He notes the new code isn’t yet adopted and suggests the concerns of the three plaintiff councilors can be dealt with outside the courts — in council chambers. “Petitioners must first exhaust all other remedies, such as legislatively attempting to make revisions to the proposed City of Missoula Zoning Rewrite Project.”

— Keila Szpaller

Panhandling: What you don’t see

Patrol officer Jim Johnson sees more activity downtown than most of the rest of us. He said panhandlers leave a lot of “residual effects.” As examples, he noted feces on sidewalks and people having sex in the parking lots of businesses.

“Those are the things that a lot of people don’t see,” Johnson said.

And things a lot of people probably don’t want to see.

But what you DO want to see? It’s unrelated, but the Indy‘s got a new Web site and a blog. I’d link to the blog but I’m having technical difficulties — it’s a tab on the new main page.

— Keila Szpaller

It’s Friday afternoon

And City Attorney Jim Nugent is busy. He may finish writing a response to the zoning rewrite lawsuit today, but he said he may not, either, if people like me keep interrupting him. I told him what the mayor always tells me at the end of a phone conversation — “Take the rest of the day off.” (Yeah, Tim, because reporters are lazy. Here’s one variation of a Brazilian insult: Go take a bath with your mother-in-law.)

Nugent said the city hasn’t actually been served with the lawsuit yet, although the city may not have to be served because the procedures may be different for the “writ of mandate.” He said the rules aren’t written with clarity, but either way, the judge is going to get piles of information from the city. Last time I talked with Nugent, he said this about the lawsuit: “Some of what goes on with those folks is political — not legal.” (Aha.)

And another thing, downtown — and on the telephone — people are asking why Higgins Avenue is a construction zone again. I asked a guy wearing an orange vest the question this morning. “Stimulus?” he said. The question is on Public Works director Steve King’s voicemail, but reporter Rob Chaney said they’re probably just putting down a layer of chip-seal, which makes the whole thing last longer. (Thanks, Chaney.)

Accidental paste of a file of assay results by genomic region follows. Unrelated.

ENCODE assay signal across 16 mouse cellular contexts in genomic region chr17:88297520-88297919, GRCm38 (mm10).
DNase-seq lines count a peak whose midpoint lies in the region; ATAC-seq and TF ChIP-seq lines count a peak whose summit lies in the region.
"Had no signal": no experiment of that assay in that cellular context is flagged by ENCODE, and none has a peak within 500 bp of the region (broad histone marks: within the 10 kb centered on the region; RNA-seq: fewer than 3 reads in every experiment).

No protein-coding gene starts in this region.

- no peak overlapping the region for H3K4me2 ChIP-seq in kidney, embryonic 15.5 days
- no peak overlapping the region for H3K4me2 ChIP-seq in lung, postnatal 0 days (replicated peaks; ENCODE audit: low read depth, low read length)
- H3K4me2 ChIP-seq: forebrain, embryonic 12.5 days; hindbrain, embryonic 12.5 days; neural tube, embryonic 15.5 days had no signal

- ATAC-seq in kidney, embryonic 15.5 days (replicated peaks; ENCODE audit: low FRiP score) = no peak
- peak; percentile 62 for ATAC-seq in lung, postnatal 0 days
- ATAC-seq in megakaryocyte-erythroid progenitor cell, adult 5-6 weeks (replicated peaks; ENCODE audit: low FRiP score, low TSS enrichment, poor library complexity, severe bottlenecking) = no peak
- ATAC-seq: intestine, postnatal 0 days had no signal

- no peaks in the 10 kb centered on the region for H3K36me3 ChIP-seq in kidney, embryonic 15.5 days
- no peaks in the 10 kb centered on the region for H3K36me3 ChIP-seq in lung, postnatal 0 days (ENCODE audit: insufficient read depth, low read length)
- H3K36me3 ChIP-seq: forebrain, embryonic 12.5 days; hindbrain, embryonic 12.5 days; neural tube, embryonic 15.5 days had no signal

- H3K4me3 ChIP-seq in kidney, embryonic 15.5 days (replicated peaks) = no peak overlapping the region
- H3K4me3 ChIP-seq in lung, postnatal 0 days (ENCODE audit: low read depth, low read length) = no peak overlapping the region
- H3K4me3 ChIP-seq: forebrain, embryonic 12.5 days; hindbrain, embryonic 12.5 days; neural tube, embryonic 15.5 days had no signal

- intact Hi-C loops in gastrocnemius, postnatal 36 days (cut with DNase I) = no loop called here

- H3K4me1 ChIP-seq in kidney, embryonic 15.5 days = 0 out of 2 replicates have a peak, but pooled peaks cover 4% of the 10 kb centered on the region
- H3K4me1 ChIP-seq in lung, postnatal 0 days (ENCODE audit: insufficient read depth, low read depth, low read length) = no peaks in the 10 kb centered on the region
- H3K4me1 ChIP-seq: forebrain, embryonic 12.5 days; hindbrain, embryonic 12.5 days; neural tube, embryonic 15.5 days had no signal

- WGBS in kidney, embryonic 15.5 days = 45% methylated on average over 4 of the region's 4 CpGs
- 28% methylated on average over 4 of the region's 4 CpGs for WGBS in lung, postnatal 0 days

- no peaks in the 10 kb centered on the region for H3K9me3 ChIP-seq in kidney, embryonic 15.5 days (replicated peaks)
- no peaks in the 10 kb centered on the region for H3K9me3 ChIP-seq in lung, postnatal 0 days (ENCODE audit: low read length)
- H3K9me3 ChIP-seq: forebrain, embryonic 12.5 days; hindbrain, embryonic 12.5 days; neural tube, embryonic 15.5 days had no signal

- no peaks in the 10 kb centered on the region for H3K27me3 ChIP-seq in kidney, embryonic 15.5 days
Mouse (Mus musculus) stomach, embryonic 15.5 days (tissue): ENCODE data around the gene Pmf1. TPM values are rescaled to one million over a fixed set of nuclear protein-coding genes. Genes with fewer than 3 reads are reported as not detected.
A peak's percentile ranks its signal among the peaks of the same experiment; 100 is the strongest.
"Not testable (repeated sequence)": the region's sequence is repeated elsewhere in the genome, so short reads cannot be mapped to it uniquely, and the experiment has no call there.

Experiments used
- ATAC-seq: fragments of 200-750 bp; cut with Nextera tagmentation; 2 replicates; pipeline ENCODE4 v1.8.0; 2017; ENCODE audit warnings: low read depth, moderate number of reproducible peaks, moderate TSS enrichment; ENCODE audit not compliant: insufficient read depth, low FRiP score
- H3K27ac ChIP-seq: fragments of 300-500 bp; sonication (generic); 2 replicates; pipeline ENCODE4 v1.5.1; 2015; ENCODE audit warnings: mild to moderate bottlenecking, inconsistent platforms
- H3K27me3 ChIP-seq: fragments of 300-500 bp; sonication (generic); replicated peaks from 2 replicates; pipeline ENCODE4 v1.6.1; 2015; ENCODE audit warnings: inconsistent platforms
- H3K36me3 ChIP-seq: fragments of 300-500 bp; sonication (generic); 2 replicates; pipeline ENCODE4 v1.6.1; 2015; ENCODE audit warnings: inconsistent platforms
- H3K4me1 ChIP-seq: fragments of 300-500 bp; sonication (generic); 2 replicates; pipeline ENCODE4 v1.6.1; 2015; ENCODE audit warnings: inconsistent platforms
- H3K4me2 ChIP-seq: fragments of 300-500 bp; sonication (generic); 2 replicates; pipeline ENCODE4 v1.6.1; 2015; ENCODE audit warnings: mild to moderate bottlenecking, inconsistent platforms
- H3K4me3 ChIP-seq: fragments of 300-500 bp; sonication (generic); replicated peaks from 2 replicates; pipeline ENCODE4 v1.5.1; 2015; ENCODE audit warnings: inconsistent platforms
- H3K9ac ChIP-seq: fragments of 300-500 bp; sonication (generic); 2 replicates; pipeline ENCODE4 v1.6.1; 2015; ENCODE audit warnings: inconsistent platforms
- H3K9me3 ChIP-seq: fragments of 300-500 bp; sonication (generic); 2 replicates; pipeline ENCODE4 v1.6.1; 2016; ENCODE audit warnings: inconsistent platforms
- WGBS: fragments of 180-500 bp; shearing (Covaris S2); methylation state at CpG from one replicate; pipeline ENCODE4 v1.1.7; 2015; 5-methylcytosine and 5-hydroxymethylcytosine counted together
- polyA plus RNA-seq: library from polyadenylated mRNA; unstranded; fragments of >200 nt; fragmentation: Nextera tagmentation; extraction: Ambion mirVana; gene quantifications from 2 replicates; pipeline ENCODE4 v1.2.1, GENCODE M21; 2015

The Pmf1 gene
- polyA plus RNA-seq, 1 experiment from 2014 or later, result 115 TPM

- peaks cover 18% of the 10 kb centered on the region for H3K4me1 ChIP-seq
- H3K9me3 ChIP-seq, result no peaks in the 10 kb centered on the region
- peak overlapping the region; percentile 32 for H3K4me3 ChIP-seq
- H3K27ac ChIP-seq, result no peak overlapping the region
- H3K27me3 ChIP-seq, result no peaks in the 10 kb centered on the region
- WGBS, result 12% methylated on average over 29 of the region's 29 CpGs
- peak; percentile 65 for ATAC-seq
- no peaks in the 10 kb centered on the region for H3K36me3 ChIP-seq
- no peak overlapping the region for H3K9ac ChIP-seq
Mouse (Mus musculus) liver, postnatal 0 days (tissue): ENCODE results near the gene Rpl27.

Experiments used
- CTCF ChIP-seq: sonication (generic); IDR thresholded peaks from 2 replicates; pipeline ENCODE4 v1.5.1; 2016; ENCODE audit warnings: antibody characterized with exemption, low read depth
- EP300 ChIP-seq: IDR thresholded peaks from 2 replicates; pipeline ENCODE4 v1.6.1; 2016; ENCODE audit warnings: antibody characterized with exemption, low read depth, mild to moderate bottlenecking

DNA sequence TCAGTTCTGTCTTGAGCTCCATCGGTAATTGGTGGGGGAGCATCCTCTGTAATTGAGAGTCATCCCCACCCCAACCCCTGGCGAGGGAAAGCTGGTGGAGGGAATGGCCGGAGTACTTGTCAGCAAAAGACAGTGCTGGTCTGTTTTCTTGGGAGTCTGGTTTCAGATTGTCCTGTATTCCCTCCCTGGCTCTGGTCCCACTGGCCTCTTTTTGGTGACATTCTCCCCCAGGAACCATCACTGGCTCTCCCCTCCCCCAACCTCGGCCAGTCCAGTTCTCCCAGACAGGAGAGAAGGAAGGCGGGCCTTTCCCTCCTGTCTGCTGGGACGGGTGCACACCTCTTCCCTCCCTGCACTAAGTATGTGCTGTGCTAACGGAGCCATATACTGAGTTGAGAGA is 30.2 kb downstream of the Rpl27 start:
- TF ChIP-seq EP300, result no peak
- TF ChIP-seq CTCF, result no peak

Insulting people isn’t helpful or kind, by the way. I was out of line. OK. Guidelines for comments in the works, but thanks to everyone who is providing helpful and insightful links, perspectives, opinions, and refraining from the jabs. Sorry, Tim, bathing alone — or hey, with Mr. Bubbles — is fine and dandy.

— Keila Szpaller

A brief tribute

Poverello Center director Ellie Hill also sent this note about Richard Roy Jones:

“The man who drowned in the Clark Fork this past weekend in Missoula was one of our clients languishing on the waiting list to get into the Valor House.  Richard Roy Jones was a Native American and an honorably discharged homeless veteran — enrolled in the Veteran Administration/Poverello Center’s Homeless Veteran Program.  He served in the USMC from 1980 to 1983.  Richard had finally made it to the eighth in line — after months trying to succeed under the constraints of our overcrowded shelter — when he succumbed to the elements and to his addictions. Mr. Jones was not a transient. He was a Missoulian and a really well-liked, fantastic guy.”

— Keila Szpaller

Drive slower — get there faster

And save gas. Those are some benefits to roundabouts, according to this Slate piece* on why drivers in this country haven’t quickly warmed up to the roundabout idea.  Can’t manage to slowly drive around one? The author suggests that maybe you shouldn’t have a license in the first place.

“Luckily, though, there are signs that our national roundabout aversion may not last forever. In places like Clearwater Beach, Fla., residents have actually petitioned for roundabouts to be installed, even holding a party on opening day. When’s the last time that happened for a traffic signal?”

Don’t wait for the opening bash to visit the Higgins-Hill Beckwith area — businesses are open. Super open. Open wide.

— Keila Szpaller

Criminalizing poverty

The Poverello Center is backing just one of the two ordinances that emerged from downtowners’ conversations about aggressive panhandling.

Pov director Ellie Hill said the nonprofit supports defining inappropriate behaviors and creating consequences for those actions. That’s as long as the rules in the ordinance* apply as equally to the aggressive Girl Scout cookie seller as they do to a bellligerent old dude.

But Hill said the Pov isn’t going to get behind the ordinance* that bans sleeping or snoozing on streets and sidewalks. She said one Pov supporter called her and wanted to remind her of the story of the Good Samaritan. That good guy was helping the person on the streets — not slapping him with a misdemeanor as the ordinance proposes.

“To me, that’s the very definition of criminalizing poverty,” Hill said. “It’s wrong. How can you provide criminal consequences for being poor? Or having nowhere else to sit? Or nowhere else to sleep at night?”

Making poverty a crime is a trend,* according to the National Coalition for the Homeless. And poverty is growing, too. Hill shared these local stats, * including a 135 percent increase from 2008 to 2009 in requests from the food pantry. (That’s a comparison of the first six months of both years.)

Both ordinances are up for a public hearing Monday at the regular Missoula City Council meeting.

— Keila Szpaller